Letters to Serena

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B. Lintot, 1704 - Rationalism - 239 pages
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Page 208 - The idea of solidity we receive by our touch ; and it arises from the resistance which we find in body to the entrance of any other body into the place it possesses, till it has left it.
Page 53 - ... as vegetables and animals become part of us, we become part of them, and both become parts of a thousand other things in the universe, earth turning into water, water into air, etc., and so back again in mixtures without end or number.
Page 162 - ... an adequate parallel) all the particular or local motions of matter are but the several determinations of its general action, directing it this or that way, by these or those causes, in this or that manner, without giving it any augmentation or diminution
Page 175 - No Parts of Matter are ty'd to any one Figure or Form, losing and changing their Figures and Forms continually, that is, being in perpetual Motion, dipt, or worn, or ground to pieces, or disolv'd by other Parts, acquiring their Figures, and these theirs, and so on incessantly; Earth, Air, Fire, and Water, Iron, Wood, and Marble, Plants and Animals, being...
Page 3 - This iliows how early thofe about him begin to infect him (if they could) with their own Miftakes, and how induftrioufly every one with whom he has afterwards to do, endeavours to deprave his...
Page 65 - ... in Chaldaea or any other place. 2. The most antient Egyptians, Persians, and Romans, the first Patriarchs of the Hebrews, with several other Nations and Sects, had no sacred Images or Statues, no peculiar Places or costly Fashions of Worship; the plain Easiness of their Religion being most agreeable to the Simplicity of the Divine Nature, as indifference of Place or Time were the best Expressions of infinite Power and Omnipresence. But tho God did thus make Men upright, yet they found out (says...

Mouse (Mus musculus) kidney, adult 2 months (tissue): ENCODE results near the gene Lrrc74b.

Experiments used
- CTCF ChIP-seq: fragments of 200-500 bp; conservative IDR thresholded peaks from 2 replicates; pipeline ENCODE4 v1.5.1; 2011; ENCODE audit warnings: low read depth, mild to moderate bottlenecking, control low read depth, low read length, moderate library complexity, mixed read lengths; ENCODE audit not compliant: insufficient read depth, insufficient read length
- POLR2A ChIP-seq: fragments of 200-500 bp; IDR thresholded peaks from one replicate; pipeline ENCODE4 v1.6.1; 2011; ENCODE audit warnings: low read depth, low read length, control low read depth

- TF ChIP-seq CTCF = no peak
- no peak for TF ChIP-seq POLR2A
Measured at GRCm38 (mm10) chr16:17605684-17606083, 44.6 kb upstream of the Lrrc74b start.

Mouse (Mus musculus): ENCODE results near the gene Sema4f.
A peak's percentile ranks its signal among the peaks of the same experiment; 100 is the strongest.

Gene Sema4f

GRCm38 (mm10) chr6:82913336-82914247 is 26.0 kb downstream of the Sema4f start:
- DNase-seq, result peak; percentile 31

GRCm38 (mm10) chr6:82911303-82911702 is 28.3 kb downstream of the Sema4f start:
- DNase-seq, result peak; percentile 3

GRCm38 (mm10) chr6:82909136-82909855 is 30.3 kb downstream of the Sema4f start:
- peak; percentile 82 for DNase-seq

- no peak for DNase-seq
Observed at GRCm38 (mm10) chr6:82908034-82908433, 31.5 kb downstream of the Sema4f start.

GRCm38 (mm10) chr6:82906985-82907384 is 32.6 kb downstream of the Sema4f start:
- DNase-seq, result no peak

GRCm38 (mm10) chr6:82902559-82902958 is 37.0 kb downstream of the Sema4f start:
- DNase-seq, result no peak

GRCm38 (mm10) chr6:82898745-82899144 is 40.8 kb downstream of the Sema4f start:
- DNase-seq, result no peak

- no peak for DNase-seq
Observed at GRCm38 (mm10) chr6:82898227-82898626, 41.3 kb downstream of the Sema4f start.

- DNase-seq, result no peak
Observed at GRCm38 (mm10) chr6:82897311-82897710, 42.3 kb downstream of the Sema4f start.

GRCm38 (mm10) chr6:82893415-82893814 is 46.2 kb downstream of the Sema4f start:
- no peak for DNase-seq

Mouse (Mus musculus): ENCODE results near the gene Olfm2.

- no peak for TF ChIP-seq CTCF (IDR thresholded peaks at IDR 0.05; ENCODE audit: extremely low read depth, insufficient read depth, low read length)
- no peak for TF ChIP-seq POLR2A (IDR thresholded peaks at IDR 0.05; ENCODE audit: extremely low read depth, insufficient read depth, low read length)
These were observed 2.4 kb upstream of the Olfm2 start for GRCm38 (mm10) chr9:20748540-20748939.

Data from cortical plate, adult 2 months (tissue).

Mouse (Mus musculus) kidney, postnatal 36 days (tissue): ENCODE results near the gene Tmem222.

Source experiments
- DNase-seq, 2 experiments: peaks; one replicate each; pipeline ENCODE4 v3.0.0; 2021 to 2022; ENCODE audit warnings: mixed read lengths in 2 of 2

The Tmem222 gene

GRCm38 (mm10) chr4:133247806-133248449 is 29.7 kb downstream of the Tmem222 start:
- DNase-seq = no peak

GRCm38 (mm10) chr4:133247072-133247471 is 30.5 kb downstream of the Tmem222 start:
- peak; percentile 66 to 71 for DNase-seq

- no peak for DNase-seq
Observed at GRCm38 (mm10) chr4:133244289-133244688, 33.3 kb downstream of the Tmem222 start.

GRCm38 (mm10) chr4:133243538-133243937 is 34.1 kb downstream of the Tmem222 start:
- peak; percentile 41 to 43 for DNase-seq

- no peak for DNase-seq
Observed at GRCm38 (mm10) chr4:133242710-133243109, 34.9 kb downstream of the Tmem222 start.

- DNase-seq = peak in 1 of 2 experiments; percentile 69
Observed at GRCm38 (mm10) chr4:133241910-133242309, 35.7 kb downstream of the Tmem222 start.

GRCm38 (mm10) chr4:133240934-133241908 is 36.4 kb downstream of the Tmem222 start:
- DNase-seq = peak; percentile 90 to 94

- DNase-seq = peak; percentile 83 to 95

Page 174 - Aether, and so back again in Mixtures without End or Number. The Animals we destroy contribute to preserve us, till we are destroy'd to preserve other things, and become Grass, or Plants, or Water, or Air, or something else that helps to make other Animals, and they one another, or other Men; and these again turn into Stone, or Wood, or Mettals, or Minerals, or Animals again, or become Parts of all...
Page 4 - d to Nurses, ignorant Women of the meanest Vulgar, who infuse into us their Errors with their Milk, frightning us into quiet with the menaces of Rawhead and Bloody-bones, Bugglebows and Bullbeggars. And lest we shou'd be lost by wandring abroad, or drop into Wells or Rivers, they terrify us with storys of Spirits and Hobgoblins, making us believe that all lonesome places are haunted, and that the invisible Powers are principally active and mischievous in the nighttime. . . . From our Nurses we are...
Page 145 - Matter • that is to fay, as infeparable from its Nature as Impenetrability or Extenfion, and that it ought to make a Part of its Definition. And (Tag. 161.) My only Bufmefs is to prove Matter neceffarily aftive, as well as extended. An'd, to quote no more, he tells its TPag.
Page 14 - Employment, fm'd, or excommunicat'd, according as his Church has more or less Power; yet the least he may expect, is to be abhorr'd and shun'd by the other Members of...

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